Connecticut Governor Ned Lamont (D) has signed a two-year, $51 billion state budget passed by the General Assembly last week which includes a historic cut to the state’s personal income tax.  

According to NBC Connecticut, “The reduction in the income tax has been predicted to benefit around 1 million of the state’s 1.7 million tax filers by permanently lowering marginal rates for the first time since 1996. It’s being billed as the largest reduction since the tax was first implemented in 1991.”  

Under the new reduction of the Personal Income Tax as explained by the governor’s office it will help middle-class families.  

“An income tax cut for the middle class that reduces the two lowest marginal rates. Specifically, the 3% rate on the first $10,000 earned by individuals and the first $20,000 by couples will decrease to 2%. The 5% rate on the next $40,000 earned by individuals and the next $80,000 by couples will decrease to 4.5%. These benefits will be capped at individual filers who earn $150,000 and couples who earn $300,000. It is estimated that one million tax filers will benefit from the rate cuts.”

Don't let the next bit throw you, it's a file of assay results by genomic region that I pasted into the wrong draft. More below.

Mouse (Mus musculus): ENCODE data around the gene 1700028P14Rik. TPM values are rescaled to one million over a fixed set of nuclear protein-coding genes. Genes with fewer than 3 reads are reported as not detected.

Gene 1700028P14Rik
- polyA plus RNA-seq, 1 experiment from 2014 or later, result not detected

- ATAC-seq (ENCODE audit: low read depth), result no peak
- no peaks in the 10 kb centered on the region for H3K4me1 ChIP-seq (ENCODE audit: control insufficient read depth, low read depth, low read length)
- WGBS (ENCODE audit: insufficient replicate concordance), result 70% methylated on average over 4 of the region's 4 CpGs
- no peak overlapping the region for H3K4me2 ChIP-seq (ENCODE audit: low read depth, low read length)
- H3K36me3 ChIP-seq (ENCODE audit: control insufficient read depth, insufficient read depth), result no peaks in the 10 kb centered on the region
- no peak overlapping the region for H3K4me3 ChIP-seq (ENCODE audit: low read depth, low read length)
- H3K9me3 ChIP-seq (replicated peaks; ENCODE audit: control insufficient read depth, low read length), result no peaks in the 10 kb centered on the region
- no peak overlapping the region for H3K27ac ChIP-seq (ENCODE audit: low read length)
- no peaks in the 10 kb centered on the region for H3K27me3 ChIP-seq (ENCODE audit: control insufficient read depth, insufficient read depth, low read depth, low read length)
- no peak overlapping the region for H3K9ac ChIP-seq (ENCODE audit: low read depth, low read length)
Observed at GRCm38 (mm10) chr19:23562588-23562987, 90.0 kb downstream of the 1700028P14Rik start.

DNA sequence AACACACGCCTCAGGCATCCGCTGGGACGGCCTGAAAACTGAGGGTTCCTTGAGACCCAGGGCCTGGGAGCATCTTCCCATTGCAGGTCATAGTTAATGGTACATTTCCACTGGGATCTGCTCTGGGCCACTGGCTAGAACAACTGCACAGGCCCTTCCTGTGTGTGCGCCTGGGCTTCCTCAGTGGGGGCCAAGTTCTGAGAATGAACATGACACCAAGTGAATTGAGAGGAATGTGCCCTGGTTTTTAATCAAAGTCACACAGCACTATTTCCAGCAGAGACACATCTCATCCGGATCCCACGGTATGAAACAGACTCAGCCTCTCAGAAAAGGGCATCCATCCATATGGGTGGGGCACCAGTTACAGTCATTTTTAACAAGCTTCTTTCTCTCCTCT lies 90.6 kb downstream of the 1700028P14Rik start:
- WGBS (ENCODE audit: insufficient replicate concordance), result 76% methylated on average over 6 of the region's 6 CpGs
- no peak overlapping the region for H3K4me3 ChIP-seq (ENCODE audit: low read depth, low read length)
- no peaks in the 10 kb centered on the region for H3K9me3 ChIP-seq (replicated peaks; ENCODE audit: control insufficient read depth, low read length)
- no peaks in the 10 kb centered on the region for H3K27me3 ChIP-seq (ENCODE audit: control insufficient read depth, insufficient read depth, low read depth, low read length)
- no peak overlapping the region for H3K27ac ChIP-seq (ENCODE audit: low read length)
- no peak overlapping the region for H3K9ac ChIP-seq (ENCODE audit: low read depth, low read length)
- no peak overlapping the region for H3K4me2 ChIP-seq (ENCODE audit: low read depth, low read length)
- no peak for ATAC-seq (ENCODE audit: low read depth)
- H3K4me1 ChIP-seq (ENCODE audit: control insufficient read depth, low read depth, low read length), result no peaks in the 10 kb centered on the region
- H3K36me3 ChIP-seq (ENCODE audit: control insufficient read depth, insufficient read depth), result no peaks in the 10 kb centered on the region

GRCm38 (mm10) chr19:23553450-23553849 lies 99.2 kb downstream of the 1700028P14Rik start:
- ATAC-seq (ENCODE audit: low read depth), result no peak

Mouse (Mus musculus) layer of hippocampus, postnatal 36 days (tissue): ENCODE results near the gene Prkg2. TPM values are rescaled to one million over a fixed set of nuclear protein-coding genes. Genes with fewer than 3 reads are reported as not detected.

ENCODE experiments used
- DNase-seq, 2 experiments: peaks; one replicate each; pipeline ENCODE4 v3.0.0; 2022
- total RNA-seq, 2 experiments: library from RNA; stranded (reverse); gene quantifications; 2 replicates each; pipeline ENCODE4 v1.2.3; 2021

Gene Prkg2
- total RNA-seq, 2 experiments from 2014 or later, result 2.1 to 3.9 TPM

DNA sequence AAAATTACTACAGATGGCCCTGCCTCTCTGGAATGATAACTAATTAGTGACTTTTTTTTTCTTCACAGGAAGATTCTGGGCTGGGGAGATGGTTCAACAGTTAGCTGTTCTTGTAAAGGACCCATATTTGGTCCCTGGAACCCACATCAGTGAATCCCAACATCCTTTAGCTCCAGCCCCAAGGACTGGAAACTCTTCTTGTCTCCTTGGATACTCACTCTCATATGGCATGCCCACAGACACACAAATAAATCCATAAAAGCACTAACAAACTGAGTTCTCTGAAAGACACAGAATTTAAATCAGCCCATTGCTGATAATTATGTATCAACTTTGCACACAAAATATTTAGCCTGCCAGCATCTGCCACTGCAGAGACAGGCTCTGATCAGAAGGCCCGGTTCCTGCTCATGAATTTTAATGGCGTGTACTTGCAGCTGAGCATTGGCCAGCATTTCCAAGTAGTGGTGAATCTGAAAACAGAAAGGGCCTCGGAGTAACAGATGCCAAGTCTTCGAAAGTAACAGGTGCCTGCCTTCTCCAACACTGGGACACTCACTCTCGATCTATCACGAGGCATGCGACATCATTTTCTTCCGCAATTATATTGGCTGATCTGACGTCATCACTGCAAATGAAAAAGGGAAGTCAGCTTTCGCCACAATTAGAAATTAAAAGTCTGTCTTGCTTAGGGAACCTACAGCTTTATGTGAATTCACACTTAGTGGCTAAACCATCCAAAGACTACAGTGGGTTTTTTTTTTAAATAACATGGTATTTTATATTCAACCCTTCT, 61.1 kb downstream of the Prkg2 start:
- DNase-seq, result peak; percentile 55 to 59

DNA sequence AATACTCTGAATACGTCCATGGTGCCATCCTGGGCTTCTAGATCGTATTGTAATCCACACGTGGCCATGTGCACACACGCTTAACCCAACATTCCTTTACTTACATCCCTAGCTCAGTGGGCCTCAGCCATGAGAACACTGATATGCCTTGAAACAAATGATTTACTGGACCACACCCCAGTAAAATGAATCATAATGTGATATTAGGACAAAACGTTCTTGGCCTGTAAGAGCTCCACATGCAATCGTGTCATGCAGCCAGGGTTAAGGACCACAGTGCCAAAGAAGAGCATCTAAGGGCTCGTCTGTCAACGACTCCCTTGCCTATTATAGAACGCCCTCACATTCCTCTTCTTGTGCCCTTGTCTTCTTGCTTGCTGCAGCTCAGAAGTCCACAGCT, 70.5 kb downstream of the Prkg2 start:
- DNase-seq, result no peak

Since 2020, more than 20 states have cut income taxes. This wave of tax cuts has been carried by Red States, while any Democrat-controlled states only sent stimulus checks out – spending money instead of implementing permanent tax relief.  

Could Connecticut enacting a permanent rate reduction lead to more Democrat-run states following suit?  

As for the rest of the budget, there was little good news there for taxpayers.  

The state Earned Income Tax Credit (EITC) was expanded “from the current rate of 30.5% of the federal credit to 40%.” 

A student loan bailout was also part of the budget. The $6 million pilot program will reimburse student loans.  

The Yankee Institute stated, “To be eligible, participants must be residents of the state for at least five years; have an adjusted gross income of less than $125,000 for individual filers and $175,000 for joint filers; have a student loan from any public or private college; hold an occupational or professional license; and have left college in good academic standing before graduation.”  

Additionally, “In exchange for this generous payout funded by taxpayers — including those who did not pursue further education after high school — recipients will have to volunteer a grueling fifty unpaid hours for each year of participation.”  

More spending on affordable housing which will provide, “$150 million ($75 million annually) towards the state’s popular Time-To-Own program. This level of funding is expected to assist in the purchase of more than 1,250 homes annually.”  

While the income tax cut is a big plus, it represents just a fraction of the numerous tax increases passed under recent governor Dannel Malloy. If the state continues to make progress on tax cuts, it will pose a major problem to high tax regional states like New York and New Jersey.